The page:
Prestige cloaks are fit for a rangatira (person of authority), as in this whakataukī:
He māhiti ki runga, he paepaeroa ki raro
Koia nei te kākahu o te rangatira!
A dog hair cloak on top, a fine cloak underneath
These are the garments of a chief!1
Among the most prestigious of kākahu (garments) were the kahu kurī, or dog-skin and dog-hair cloaks. These could be worn with the hair side inwards to keep the wearer warm, but were more often worn with the hair side outwards, so that their flamboyance and style displayed their owner’s chiefly status. Known as war cloaks and worn only by chiefs, this type of cloak was recorded by James Cook in 1769–70.
Kahu kurī had a base of closely woven muka (flax fibre), completely overlaid with strips of stitched-on dog-skin or dog hair. Colour combinations were known by specific names, such as:
- Tōpuni (close together, completely cover, saturate). This type of cloak has a body of black strips of dog hair bordered with white strips at front edges and neckline.
- Ihupuni. A dog-skin cloak similar to the topuni, except with a white body and black borders.
- Awarua (two rivers, two grooves). Dog-skin cloak with alternating bands of dark and light hair.
- Māhiti (sort, separate according to size), kahu waero (cloak of tails). Cloak with attachments of awe (tassels) of dog hair shaved from the underside of the tail.
The only full kākāpō-feather cloak known is in the collection of the Perth Museum, Perth, Scotland. It was collected in 1842 by Scotsman David Ramsay, a curio collector and ship’s surgeon who lived in Australia in 1822. Dating from the early 1800s, the cloak is estimated to have over 11,000 kākāpō feathers, with a lower fringe that includes black wool and pokinikini (dried, and rolled flax tubes). Two red kākā feathers were discovered amongst the kākāpō.
Pauku or pukupuku (literally swelling, inflammation) cloaks were woven with compact rows of whatu patahi (single-pair weft twining) creating a dense fabric. They were worn as protective garments in combat. When immersed in water the fibres expanded, making the cloak impenetrable. Pauku were also worn around the forearms for protection in hand-to-hand combat.
The full-feather cloak appears to have flourished from the second half of the 19th century, and has become the most prestigious cloak. An early example thought to be more than 300 years old was observed at a burial cave on Mary Island, Lake Hauroko, Fiordland.
Red kākā-feather cloaks were especially highly prized. Throughout the Pacific the colour red symbolised power, sacredness and prestige. The chiefly qualities of the kākā contributed to the status of this type of cloak. Its feathers symbolised warmth and protection, as well as stunning beauty. Other native bird feathers prized for cloaks include the kiwi, kererū (wood pigeon), kākāpō, tūī, kākāriki (parakeet), toroa (albatross) and many others. The range of colours and variations of feathers gave the weaver scope to explore bold use of block colour and geometric patterns.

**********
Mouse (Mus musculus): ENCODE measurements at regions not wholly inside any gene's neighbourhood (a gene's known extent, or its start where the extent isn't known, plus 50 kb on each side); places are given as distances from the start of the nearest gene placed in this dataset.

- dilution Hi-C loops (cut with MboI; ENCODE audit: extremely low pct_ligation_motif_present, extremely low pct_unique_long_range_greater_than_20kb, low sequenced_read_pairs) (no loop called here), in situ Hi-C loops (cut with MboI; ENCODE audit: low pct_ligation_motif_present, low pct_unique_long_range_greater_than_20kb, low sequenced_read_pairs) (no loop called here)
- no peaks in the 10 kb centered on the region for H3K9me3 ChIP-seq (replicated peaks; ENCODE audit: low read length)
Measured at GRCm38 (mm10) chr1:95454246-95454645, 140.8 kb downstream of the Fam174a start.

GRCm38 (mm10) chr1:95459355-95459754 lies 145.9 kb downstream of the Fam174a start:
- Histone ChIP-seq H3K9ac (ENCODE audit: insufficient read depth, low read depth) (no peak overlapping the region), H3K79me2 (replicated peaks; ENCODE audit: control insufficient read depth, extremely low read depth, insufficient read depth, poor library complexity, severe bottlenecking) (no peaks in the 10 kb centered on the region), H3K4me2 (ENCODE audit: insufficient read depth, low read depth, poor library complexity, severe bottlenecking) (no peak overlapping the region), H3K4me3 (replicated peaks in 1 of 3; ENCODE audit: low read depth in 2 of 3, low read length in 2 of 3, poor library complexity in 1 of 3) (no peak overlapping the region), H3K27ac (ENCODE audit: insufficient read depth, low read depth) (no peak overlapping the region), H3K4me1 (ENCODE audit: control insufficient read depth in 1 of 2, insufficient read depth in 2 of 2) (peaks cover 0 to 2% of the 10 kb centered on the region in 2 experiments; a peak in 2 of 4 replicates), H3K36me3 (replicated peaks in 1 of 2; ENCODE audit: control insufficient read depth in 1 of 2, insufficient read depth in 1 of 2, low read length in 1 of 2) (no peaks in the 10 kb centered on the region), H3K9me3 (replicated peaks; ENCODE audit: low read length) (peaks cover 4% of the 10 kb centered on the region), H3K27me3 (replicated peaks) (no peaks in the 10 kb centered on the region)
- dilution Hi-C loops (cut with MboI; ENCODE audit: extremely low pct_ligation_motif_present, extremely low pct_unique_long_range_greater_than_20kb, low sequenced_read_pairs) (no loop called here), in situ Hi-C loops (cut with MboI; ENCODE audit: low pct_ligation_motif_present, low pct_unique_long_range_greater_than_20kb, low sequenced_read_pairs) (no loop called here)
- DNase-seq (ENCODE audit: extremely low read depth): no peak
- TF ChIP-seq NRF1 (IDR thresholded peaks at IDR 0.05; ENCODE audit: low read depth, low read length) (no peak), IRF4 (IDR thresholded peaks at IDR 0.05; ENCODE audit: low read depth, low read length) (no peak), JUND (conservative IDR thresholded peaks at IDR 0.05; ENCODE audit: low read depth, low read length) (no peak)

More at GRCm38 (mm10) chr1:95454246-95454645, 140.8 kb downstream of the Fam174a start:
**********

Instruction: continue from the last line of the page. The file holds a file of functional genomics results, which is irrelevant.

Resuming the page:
In later garments, feathers from introduced birds were used in an endless array of multi-coloured patterns and designs. The feathers were attached to the garment in the same way as the outer fibre for rain capes: each feather shaft was bent back on itself so it could be woven in a second time, holding the feather securely. Full traditional feather cloaks have thousands of feathers attached, each painstakingly twined into the weft rows of the garment.
The kaitaka was a type of cloak also seen by explorer James Cook and his officers in their voyages in the late 18th century. Kaitaka are generally very large, and were worn to drape around a person several times. The golden, silky sheen of the finely woven muka foundation was from specially selected varieties of harakeke (New Zealand flax). The body is left undecorated, and the side and lower borders are woven into bands of multi-coloured geometric designs using a technique called tāniko. Traditionally the colours for tāniko were achieved through dyeing the muka using a mordant (a fixing agent), for black, and bark dyes, for brown and gold.
Types of kaitaka cloaks include:
- kaitaka paepaeroa-aho – weft rows worn vertically
- kaitaka aronui and pātea-aho – weft rows worn horizontally with a deep lower tāniko border
- kaitaka huaki – double or multiple tāniko borders, giving the appearance of a layering of cloaks
- kaitaka ngore-ngore – woollen pom-poms, usually red, attached to the body of the cloak.
Another type of cloak, the korowai, evolved from the rain cape. These cloaks are decorated with hukahuka, or long cords of rolled muka fibre, or pokinikini, cylindrical, dried harakeke strands with intervals of black-dyed muka. Some korowai were dyed with kōkōwai (red ochre), which was also smeared on the body and hair. The korowai became popular during the first half of the 19th century and, like the kaitaka, featured woollen designs and motifs on its surface. An exciting range of colour and design evolved from this period, including combinations of hukahuka, feathers and tāniko borders.